Abraham Lincoln’s Jury Lawyering: Lessons for Sponsors Before FDA Advisory Committees

By John Ellis, Communications Coach

Recently, while reading “Lincoln’s Last Trial” by Dan Abrams and David Fisher, I was struck by strong parallels between Lincoln’s famously successful jury lawyering and the ways successful sponsors communicate with panelists at FDA advisory committee meetings:

  • First, Lincoln kept a laser-like focus on those one or two issues most likely to determine the jurors’ votes.
  • Second, he did everything in his power to keep the jurors’ minds and hearts open; he built a relationship with them as colleagues in a common enterprise; he didn’t pick needless fights; he treated everyone—from witnesses to prosecutors to judges—with respect.
  • Third, he marshaled the facts into a clear and compact narrative that embodied his interpretation of those facts in a way the jurors could easily follow and remember.

As you read the short excerpts from the book in the bullets below—with some coach’s comments from me in sub-bullets—please note that while some of the aspects of what Lincoln did in the courtroom and what a sponsor needs to do at White Oak are not completely interchangeable, their similarity in spirit is striking.

  • [Just before his summation]: “Abraham Lincoln spent several seconds straightening the papers on the table in front of him, took a moment to fix his stock [tie], then stood…and faced the jury. And smiled…When [he] approached the jury box and leaned over close, he was just talking to some friends.”
    • Lincoln gave the jury a moment so they could give him their full attention. For any of us to have a chance of persuading people, they must first be giving us their full attention. 
    • Also, it’s remarkable how quickly all of us can forge feelings of friendly respect with others when we’re bound together in a common purpose.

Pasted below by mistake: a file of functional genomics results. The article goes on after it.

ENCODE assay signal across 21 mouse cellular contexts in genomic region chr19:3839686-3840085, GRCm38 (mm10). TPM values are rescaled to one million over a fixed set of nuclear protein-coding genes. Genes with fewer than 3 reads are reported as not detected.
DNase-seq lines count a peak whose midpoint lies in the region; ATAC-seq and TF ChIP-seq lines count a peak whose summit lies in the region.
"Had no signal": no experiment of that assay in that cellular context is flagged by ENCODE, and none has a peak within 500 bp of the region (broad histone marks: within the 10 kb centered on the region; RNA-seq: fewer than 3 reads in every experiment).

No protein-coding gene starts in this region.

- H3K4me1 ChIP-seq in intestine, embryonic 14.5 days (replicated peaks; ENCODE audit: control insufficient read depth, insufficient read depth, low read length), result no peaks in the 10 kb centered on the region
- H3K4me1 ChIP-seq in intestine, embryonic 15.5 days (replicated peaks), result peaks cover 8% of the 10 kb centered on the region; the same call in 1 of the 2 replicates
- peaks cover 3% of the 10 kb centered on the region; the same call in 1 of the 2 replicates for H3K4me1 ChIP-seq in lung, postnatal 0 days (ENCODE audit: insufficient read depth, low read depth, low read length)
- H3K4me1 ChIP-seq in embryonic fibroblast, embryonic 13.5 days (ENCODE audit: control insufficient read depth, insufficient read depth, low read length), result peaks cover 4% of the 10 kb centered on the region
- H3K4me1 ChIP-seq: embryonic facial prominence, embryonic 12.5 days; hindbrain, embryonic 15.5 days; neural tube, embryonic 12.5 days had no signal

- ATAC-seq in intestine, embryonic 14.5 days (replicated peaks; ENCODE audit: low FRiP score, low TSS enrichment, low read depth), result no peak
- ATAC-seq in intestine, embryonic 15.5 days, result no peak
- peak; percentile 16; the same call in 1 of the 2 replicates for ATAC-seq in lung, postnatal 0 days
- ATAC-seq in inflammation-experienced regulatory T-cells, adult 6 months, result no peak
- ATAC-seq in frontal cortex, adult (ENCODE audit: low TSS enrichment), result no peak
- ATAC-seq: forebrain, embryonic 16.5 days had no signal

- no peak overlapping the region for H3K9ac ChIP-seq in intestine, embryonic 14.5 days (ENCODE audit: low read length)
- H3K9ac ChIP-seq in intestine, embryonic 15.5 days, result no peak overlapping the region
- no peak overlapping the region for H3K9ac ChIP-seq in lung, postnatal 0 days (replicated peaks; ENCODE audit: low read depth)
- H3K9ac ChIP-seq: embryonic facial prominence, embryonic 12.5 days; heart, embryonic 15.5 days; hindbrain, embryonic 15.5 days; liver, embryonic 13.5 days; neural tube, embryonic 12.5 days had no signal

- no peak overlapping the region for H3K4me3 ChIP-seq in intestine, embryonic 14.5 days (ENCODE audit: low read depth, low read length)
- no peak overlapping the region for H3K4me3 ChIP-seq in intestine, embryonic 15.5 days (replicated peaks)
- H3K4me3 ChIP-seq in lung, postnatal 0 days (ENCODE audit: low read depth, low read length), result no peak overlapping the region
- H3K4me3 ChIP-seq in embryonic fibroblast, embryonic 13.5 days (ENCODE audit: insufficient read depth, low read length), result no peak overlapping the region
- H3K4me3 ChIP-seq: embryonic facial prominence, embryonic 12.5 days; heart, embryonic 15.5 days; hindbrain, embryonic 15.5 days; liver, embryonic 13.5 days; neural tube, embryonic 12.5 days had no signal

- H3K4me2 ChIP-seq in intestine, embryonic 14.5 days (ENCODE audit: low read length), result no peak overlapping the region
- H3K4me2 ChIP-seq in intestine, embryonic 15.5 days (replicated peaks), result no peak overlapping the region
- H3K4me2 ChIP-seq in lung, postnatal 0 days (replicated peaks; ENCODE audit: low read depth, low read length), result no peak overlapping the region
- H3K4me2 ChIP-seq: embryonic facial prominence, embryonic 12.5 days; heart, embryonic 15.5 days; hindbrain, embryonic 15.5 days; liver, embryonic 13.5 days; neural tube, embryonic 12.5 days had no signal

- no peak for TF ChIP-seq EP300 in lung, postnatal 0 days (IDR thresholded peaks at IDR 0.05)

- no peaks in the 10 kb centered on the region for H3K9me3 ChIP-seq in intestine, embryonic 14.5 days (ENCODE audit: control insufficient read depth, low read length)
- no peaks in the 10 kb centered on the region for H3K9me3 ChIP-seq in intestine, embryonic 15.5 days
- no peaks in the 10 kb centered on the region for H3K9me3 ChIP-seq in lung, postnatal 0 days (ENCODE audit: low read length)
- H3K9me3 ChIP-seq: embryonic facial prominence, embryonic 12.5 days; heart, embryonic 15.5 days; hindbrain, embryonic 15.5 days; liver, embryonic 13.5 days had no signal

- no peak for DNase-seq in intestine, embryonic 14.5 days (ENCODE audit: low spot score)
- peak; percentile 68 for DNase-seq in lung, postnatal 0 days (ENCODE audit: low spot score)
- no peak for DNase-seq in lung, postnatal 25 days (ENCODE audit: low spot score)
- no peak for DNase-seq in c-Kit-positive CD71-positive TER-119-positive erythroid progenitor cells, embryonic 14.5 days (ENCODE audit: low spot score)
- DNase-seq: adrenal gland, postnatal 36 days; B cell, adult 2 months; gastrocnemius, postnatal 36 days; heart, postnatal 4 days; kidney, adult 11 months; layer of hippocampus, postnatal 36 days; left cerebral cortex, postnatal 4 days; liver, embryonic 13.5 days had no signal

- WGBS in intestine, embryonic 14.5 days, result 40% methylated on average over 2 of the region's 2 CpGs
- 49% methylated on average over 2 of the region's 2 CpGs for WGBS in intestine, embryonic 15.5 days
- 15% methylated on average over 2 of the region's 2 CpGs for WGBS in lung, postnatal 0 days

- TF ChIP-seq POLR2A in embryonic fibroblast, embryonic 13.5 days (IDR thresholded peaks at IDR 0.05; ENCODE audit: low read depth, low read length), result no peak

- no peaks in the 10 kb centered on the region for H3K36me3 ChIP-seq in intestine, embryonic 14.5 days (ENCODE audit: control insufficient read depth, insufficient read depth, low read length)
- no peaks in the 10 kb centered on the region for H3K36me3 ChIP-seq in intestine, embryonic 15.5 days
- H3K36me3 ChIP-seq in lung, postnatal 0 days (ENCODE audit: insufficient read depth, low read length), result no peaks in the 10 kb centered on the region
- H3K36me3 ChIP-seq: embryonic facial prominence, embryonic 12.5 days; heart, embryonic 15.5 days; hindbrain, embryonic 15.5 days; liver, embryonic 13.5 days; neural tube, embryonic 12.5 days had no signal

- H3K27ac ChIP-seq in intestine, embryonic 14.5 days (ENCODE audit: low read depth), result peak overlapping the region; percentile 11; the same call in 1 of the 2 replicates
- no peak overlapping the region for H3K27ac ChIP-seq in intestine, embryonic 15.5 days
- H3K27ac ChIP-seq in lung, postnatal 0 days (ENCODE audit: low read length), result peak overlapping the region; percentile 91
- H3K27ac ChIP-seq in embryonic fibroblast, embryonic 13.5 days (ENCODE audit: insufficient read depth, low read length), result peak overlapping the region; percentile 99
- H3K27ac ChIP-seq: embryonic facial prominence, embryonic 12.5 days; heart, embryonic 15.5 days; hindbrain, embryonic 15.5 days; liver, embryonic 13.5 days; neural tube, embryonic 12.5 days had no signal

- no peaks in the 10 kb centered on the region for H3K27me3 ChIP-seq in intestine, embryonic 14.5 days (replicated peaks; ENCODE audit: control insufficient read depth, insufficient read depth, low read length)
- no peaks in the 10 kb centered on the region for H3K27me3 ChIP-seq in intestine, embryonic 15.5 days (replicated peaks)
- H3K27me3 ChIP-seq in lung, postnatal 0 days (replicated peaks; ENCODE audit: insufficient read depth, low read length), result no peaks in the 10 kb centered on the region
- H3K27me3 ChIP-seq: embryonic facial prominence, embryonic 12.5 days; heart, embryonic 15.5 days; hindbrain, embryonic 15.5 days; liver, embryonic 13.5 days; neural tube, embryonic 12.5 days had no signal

• “…weaving facts and emotions into a plausible tale….”
    • When creating a persuasive argument, facts and emotions are not either/or. The trick, as Aristotle well knew, is to make facts and emotions reinforce each other.
  • “…people simply liked him.”
    • A gift? Yes. But it was also a reflection of the attitude he radiated.
  • “He showed jurors a different way of looking at the same facts….”
    • This, of course, is the nub of it.
  • “[M]ost cases, he knew, turned on one significant point. He willingly conceded those points he couldn’t win or that made little difference, building up goodwill with the judge and jury that might pay off when he pounced on the salient issue.”
    • What to say when becomes much clearer when you’re focused on the verdict or the vote.
  • [Lincoln once gave this advice to his partner, Herndon:] ‘Billy, don’t shoot too high; aim lower and the common people will understand you. They are the ones you want to reach. The educated and refined people will understand you, anyway. If you aim too high, your idea will go over the head of the masses and hit only those who need no hitting.’
    • While there aren’t, in Lincoln’s sense, ‘common people’ among FDA staffers and panelists, there are always salient differences in educational and professional experiences whenever an Advisory Committee is convened. So, speak in a way that includes everyone–clear, concise, and compelling, using easily grasped comparisons for highly technical points.
  • “Lincoln rarely attacked a witness, believing the damage done to his relationship with the jury by that action might be more harmful than any gain from disputing facts. These were all friends and neighbors, good people, and it was taken for granted they were telling the truth. But even good people tended to remember things different, ‘specially when there was a whole hullabaloo going on around them.’”
    • For “friends and neighbors,” read the panelists and FDA staffers (whether physicians, statisticians, etc.). For “telling the truth,” read interpreting and conveying the data the way they understand it. For ‘hullabaloo,’ read a highly complex data set.
  • “…in his summation, Lincoln’s real focus was on those few issues that made all the difference in the outcome…Slowly he wound his way into the core of the case, moving step-by-step away from the facts into his interpretation of them.”
    •  In a similar way, no therapy, or its clinical development program, is perfect. You keep minds open by acknowledging that. At the same time, you know that what influences votes is not so much the facts as what committee members think the facts mean.
  • “[As the summation proceeded] his voice grew louder and was colored by emotion. His words cut through the calm he had created. Lincoln had laid the groundwork, he had done the legal job, now he was going for the heart….[Yet] this wasn’t a performance; this wasn’t an attempt to manipulate emotions. Lincoln meant every word he said.”
    • May it be so for all of us.